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Chaos turns grief into anger, frustration at Mandela viewing

Tens of thousands of mourners were unable to get to view Nelson Mandela’s casket in the Union Buildings in Pretoria.

YVES HERMAN/REUTERS

The streets of Pretoria were lined with thousands of people, waiting patiently for a brief glimpse of Nelson Mandela's flag-draped casket – and unaware that they were on entirely the wrong route.

That so many South Africans would crowd the streets with only a glimmer of a chance of seeing his casket, based mostly on rumour and hope, was poignant proof of their deep love for the 95-year-old liberation hero who died on Dec. 5.

But it was also a sign of the organizational disarray that has plagued the week of memorials for Mr. Mandela, who will be buried on Sunday in his childhood village of Qunu in the Eastern Cape.

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For unknown reasons, South African authorities decided to keep secret the route of Mr. Mandela's cortège on Friday evening, even though thousands of people were eager to see it. It was their final chance to bid farewell to their first democratic president before his body would be flown to his home district. They were left disappointed again.

An estimated 100,000 mourners managed to pay their respects to Mr. Mandela as he lay in state in a half-open casket at the Union Buildings in Pretoria over the past three days, including about 50,000 on Friday. But many thousands more were turned away, angry and frustrated, because of a shortage of buses and a refusal to extend the viewing hours or to allow mourners to walk in without buses.

Scuffles erupted at several places as thousands of people tried to force their way into buses or push past the police barricades. Many people had waited for two days to pay their respects to Mr. Mandela, queuing in the hot sun for up to eight hours a day, yet were unable to get a spot on the shuttle buses. Hundreds finally barged past the police in the late afternoon on Friday, but most still failed to get in.

At the viewing area in the Union Buildings, the organizational problems were obvious. There were long gaps when nobody was allowed to view the casket, despite the queues. Then suddenly the police allowed hundreds of people to enter the site, shouting at them to hurry. "Faster, faster, faster," one policeman yelled at the weary mourners, forcing them to break into a sprint.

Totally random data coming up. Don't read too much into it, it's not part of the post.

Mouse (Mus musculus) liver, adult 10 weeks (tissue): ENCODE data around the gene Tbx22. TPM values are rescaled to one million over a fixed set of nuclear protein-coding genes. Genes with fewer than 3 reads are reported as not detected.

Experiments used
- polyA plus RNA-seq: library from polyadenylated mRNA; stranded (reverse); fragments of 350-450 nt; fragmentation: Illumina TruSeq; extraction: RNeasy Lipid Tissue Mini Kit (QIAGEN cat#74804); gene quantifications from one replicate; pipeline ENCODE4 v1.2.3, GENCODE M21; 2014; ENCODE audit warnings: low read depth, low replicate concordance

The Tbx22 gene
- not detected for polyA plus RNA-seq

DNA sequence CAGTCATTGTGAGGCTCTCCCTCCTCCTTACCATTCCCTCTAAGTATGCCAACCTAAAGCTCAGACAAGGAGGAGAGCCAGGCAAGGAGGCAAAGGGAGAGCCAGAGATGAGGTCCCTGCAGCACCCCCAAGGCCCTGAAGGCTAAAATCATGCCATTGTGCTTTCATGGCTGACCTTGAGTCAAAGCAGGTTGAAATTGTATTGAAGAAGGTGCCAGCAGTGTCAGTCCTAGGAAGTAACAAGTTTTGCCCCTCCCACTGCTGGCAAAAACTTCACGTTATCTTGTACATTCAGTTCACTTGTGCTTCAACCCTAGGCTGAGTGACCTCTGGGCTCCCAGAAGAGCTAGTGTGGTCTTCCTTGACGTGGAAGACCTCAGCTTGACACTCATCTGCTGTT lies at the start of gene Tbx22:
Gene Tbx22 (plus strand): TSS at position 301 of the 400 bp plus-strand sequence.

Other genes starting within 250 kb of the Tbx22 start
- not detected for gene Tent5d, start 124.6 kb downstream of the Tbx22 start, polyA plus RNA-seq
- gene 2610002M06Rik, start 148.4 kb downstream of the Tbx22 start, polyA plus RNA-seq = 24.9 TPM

More than 90,000 people were already queuing in the shuttle-bus parking lots by about 11 a.m. on Friday, when the government announced that it was closing the gates because the limits had been reached. Police tactical squads were summoned to control the crowds, and several clashes broke out, with minor injuries reported. "We will not allow anybody in," a policeman told the crowds on a loudspeaker. "We have enough."

Furious at the gate closings, one group of mourners marched off to the Union Buildings, dancing and singing protest songs. "We are going there," one man said. "Nobody can stop us."

Others surrounded a policeman and demanded to know why they were being turned away. "I'm so disappointed – this is my second day here," said Fikile Tshabangu, a 20-year-old university student who got up at 3:30 a.m. on Friday to join the queues. She said she had only wanted to thank Mr. Mandela for the reforms that allowed her to attend a prestigious university where blacks had been barred in the past.

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Many said they felt betrayed and cheated by the organizational chaos. They blamed the government of President Zuma, who has already faced boos and jeers at a Mandela memorial on Tuesday. "This was our only chance to see Nelson Mandela, and they won't even let us close to the Union Buildings," said Helani Chauke, an 18-year-old student. "Why not let us walk?"

Other organizational problems this week have included the hiring of an unqualified sign-language interpreter who angered deaf groups by gesticulating random gibberish at the official Mandela memorial on Tuesday. New reports on Friday said the interpreter, Thamsanqa Jantjie, had previously been charged with murder, rape, kidnapping, theft and other crimes, but some of the charges were dropped on the grounds that he was mentally unfit for trial.

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About the Author
Africa Bureau Chief

Geoffrey York is The Globe and Mail's Africa correspondent.He has been a foreign correspondent for the newspaper since 1994, including seven years as the Moscow Bureau Chief and seven years as the Beijing Bureau Chief.He is a veteran war correspondent who has covered war zones since 1992 in places such as Somalia, Sudan, Chechnya, Iraq and Afghanistan. More

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